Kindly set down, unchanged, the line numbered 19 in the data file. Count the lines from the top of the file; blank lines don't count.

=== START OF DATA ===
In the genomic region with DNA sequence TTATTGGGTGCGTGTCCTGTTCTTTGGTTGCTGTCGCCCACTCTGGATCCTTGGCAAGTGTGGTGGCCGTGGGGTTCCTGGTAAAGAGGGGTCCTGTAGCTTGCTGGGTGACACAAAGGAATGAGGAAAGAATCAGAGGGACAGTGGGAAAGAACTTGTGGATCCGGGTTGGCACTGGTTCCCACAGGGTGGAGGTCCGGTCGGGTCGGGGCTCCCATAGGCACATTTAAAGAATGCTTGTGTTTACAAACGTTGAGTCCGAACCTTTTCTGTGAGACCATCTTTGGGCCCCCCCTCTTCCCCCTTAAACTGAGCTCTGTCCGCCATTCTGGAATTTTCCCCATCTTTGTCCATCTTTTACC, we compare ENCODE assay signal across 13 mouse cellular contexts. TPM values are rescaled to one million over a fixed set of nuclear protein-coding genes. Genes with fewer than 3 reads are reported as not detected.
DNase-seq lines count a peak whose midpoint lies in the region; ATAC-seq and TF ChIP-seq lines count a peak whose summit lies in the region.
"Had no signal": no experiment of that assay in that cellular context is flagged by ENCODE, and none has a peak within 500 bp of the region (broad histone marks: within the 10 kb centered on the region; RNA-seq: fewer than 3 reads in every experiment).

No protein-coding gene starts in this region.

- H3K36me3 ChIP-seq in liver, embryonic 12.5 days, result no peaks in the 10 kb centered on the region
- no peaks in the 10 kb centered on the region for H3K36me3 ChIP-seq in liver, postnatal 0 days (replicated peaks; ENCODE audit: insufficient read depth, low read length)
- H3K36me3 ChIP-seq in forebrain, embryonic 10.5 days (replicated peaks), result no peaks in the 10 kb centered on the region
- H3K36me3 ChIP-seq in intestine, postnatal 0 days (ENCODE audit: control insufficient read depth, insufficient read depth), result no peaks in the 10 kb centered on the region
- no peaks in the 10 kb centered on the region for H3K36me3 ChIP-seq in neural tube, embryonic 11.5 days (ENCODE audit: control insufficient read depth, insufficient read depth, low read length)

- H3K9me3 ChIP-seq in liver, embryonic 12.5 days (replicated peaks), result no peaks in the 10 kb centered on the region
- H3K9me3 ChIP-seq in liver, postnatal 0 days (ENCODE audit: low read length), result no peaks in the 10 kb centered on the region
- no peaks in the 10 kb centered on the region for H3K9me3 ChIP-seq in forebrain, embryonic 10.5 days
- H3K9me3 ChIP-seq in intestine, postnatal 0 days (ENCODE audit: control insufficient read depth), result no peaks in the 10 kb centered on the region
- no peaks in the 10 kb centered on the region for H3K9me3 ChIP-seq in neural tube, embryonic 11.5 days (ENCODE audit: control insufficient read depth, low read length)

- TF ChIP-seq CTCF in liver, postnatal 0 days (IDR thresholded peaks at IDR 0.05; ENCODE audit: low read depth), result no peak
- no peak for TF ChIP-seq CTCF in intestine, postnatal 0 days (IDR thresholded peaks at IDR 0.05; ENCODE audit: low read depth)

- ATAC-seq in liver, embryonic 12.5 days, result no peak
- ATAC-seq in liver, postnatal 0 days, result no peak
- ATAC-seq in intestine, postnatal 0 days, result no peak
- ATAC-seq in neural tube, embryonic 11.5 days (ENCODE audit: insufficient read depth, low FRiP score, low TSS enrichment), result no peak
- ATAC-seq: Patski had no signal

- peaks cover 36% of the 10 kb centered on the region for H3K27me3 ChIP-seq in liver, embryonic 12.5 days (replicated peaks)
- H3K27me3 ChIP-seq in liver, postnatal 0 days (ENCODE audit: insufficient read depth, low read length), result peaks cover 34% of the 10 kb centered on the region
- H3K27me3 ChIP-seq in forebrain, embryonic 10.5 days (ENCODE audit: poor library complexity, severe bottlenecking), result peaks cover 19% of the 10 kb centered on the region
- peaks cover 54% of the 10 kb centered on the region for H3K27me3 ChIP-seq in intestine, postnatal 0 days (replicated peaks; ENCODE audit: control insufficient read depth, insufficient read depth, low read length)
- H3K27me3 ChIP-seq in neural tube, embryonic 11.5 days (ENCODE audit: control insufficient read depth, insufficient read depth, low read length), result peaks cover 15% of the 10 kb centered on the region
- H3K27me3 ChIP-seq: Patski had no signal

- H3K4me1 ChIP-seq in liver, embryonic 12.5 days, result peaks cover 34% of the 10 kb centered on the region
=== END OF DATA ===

- ATAC-seq in intestine, postnatal 0 days, result no peak